A while back I received the American Horror Project, released by Arrow Video. The set includes three American horror films from the 70’s that were largely ignored upon release or had suffered from poor distribution on home video. The idea was that these were unique horror films that didn’t play by the traditional horror rules. These were horror films for adults that were more psychological in nature with no werewolves or zombies in sight. They were also independently made on modest budgets. The first of these films that I have watched is The Premonition.

The Premonition is about a woman who has a baby but that baby is taken away because she’s unfit to be a mother. The baby is adopted by a nice couple while the woman spends five years in an asylum. Upon her release, she wants her baby back. She befriends a carnival mime/photographer (played by genre vet Richard Lynch). The two hatch a plan to kidnap the girl and start a new life together. The little girl’s adopted mother begins to see mysterious visions that provide clues as to what will come, hence the title. Her husband, a professor of parascience, wants to believe in her visions but has his doubts.  The film becomes more supernaturally charged in the back end of the film but I won’t spoil it for you.

The Premonition is indeed a unique film the likes of which I haven’t seen before. The film focuses on mental illness from a realistic point of view and doesn’t turn the biological mother into a monster but rather a tragic character that is both frightening and sympathetic. Lynch’s character as well isn’t totally evil and his motivations are borne from his love of the troubled mother. The exploration of the adopted parents’ marriage and the strain the visions put on it is also unique. As I said, this film deals with adult themes and adult fears. What parent hasn’t feared that their child might be taken away? How terrible would the reality be? Both of those fears are explored in The Premonition from both sides: that of the adopted parents, and that of the biological mother.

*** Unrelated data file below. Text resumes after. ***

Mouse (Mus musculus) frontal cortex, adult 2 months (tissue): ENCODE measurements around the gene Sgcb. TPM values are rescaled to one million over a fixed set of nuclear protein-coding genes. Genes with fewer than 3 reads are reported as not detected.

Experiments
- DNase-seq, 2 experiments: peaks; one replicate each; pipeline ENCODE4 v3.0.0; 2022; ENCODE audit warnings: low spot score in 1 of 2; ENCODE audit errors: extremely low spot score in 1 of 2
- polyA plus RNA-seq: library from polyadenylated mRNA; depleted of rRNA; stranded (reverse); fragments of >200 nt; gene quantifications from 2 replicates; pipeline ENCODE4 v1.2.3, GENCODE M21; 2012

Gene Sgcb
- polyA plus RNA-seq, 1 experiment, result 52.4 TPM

The film does not have any overt violence, nor does it have any monsters skulking in the bushes, and the supernatural elements could also be either real or all part of the adopted mother’s visions. It’s hard to say. The villains of the film are somewhat sympathetic or at least not one dimensional monsters. The film is one that likely won’t resonate for viewers under 30. I know that if i had seen this movie in my youth I would have hated it. Seeing it later in life I can appreciate the themes explored and the fear that is grounded in familial worries. The Premonition is a film for older horror fans, and that’s certainly not a bad thing.